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CHAPTER II.

Wilkesbarré — The landscape - Indian names of Wyoming - The Dela

wares and their origin - Ancient remains - The Shawa nese sent to Wyoming -- Relations between the Delawares and Six Nations - Indian Council at Philadelphia, in 1742 - Canassateego - his speeeh - The Delawares driven to Wyoming — Tradition of the Delawares respecting their submission to the Six Nations — Refutation by General Harrison.

The first glance into the far-famed Valley of Wyoming, travelling westwardly, is from the brow of the Pokono mountain range, below which it lies at the depth of a thousand feet, distinctly defined by the double barrier of nearly parallel mountains, between which it is embosomed. There is a beetling precipice upon the verge of the eastern barrier, called “Prospect Rock," from the top of which nearly the entire valley can be surveyed at a single view, forming one of the richest and most beautiful landscapes upon which the eye of man ever rested. Through the centre of the valley flows the Susquehanna, the winding course of which can be traced the whole distance. Several green islands slumber sweetly in its embrace, while the sight revels amidst the garniture of fields and woodlands, and to complete the picture, low in the dista ce may be dimly seen the borough of WilkesBarré* ; especially the spires of its churches.

The hotel at which the traveller rests in Wilkesbarré is upon the margin of the river, the waters of which are remarkably transparent and pure, excepting in the seasons of the spring and autumnal floods. But a few rods above a noble bridge spans the river, leading from Wilkesbarré to the opposite town of Kingston. From the observatory of the hotel a full view of the whole valley is obtained — or rather, in a clear atmosphere, the steep wild mountains, by which the valley is completely shut in, rise on every hand with a distinctness which accurately defines its dimensions, — while the valley itself, especially on the western, or opposite side of the river, presents a view of several small towns, or scattered villages, planted along, but back from the river, at the distance of a few miles apart, — the whole intervening and contiguous territory being divided into farms, and gardens, with fruit and ornamental trees. Comfortable farm-houses are thickly studded over the valley; among which are not a few more ambitious dwellings, denoting by their air, and the disposition of their grounds, both wealth and taste. Midway through the valley winds the river, its banks adorned with graceful and luxuriant foliage, and disclosing at every turn some bright spot of beauty. On the eastern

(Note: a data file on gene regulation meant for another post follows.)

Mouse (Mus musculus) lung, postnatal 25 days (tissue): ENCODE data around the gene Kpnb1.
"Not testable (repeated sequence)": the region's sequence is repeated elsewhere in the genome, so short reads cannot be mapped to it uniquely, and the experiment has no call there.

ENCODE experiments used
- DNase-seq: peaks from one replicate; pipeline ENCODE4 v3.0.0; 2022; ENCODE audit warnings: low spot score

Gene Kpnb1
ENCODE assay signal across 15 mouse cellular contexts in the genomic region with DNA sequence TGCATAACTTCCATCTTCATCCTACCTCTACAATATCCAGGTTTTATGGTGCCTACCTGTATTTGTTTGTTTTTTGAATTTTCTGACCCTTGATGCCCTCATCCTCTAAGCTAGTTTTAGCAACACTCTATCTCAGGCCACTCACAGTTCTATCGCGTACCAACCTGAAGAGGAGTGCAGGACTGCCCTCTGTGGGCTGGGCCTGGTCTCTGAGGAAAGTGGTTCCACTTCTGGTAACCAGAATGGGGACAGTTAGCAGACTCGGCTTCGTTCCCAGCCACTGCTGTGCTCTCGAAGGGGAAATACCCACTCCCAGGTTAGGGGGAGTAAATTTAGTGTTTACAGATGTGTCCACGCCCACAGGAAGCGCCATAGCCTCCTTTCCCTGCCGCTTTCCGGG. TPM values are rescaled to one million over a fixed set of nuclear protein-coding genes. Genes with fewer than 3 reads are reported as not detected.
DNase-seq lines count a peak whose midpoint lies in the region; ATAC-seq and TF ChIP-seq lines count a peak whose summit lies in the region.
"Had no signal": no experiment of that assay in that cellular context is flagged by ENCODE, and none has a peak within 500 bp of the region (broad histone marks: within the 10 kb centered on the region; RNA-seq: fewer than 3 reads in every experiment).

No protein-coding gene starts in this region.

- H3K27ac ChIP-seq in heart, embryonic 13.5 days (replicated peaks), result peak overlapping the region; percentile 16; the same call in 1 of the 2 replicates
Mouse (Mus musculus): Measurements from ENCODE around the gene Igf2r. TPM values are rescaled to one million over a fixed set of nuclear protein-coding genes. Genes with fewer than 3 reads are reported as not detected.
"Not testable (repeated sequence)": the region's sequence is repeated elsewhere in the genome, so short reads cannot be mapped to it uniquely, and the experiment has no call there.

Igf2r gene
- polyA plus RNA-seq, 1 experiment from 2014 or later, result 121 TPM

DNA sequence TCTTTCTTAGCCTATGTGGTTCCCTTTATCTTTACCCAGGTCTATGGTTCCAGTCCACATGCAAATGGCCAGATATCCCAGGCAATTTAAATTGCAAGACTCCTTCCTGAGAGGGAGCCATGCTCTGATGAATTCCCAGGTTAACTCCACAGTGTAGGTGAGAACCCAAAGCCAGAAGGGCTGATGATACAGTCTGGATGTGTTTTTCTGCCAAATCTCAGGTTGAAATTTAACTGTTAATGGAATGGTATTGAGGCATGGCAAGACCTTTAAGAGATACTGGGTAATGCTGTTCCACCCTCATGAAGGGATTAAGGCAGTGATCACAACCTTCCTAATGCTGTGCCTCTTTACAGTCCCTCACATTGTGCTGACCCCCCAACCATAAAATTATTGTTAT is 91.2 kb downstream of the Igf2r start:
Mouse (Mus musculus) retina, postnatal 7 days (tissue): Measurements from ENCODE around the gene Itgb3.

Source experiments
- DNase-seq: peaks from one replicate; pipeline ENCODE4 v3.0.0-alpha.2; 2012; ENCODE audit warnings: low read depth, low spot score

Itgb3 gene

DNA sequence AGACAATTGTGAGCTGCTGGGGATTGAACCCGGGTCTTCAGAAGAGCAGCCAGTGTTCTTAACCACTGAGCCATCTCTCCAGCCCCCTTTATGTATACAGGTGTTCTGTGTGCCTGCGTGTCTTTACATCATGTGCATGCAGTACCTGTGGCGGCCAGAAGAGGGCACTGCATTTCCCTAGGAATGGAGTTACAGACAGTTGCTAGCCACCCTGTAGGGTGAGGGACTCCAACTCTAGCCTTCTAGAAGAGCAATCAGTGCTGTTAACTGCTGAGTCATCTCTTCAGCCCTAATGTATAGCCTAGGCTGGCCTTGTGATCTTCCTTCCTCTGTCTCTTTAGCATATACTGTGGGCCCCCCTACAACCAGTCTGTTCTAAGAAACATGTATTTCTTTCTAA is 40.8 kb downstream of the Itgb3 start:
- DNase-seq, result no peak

* This compound was formed, and bestowed upon this borough as its name, in honour of John Wilkes and Colonel Barre — names famous in the annals of British politics at the time when it was planted by the whites.

side, in the rear of the borough, and for a few miles north, the dead level of the valley is rendered still more picturesque, by being broken into swelling elevations and lesser valleys, adorned in spots with groves and clumps of trees, with the ivy and other creeping parasites, as upon the river's brink, clinging to their branches and adding beauty to the graceful foliage. The village or borough of Wilkesbarré, so far as the major part of the buildings are to be taken into the account, is less beautiful than it might be. Nevertheless there are a goodly number of well built and genteel houses, to which, and the pleasant gardens attached, the pretty couplet of the poet might be applied :

Tall trees o'ershade them, creepers fondly grace